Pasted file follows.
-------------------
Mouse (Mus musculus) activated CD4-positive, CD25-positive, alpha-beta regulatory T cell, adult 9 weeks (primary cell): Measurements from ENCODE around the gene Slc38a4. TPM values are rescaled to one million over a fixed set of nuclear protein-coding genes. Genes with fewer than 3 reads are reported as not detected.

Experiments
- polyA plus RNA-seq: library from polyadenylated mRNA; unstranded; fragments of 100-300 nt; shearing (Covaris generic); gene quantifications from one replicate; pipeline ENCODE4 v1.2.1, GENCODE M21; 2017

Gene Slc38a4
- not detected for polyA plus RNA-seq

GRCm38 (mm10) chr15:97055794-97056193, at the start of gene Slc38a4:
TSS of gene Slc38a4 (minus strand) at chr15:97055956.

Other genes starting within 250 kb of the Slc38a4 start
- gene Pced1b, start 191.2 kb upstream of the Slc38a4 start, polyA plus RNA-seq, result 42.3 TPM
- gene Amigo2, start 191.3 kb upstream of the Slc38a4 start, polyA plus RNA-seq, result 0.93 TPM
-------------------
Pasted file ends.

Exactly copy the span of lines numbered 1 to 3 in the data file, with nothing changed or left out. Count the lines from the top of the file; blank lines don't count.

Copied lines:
Mouse (Mus musculus) activated CD4-positive, CD25-positive, alpha-beta regulatory T cell, adult 9 weeks (primary cell): Measurements from ENCODE around the gene Slc38a4. TPM values are rescaled to one million over a fixed set of nuclear protein-coding genes. Genes with fewer than 3 reads are reported as not detected.

Experiments
- polyA plus RNA-seq: library from polyadenylated mRNA; unstranded; fragments of 100-300 nt; shearing (Covaris generic); gene quantifications from one replicate; pipeline ENCODE4 v1.2.1, GENCODE M21; 2017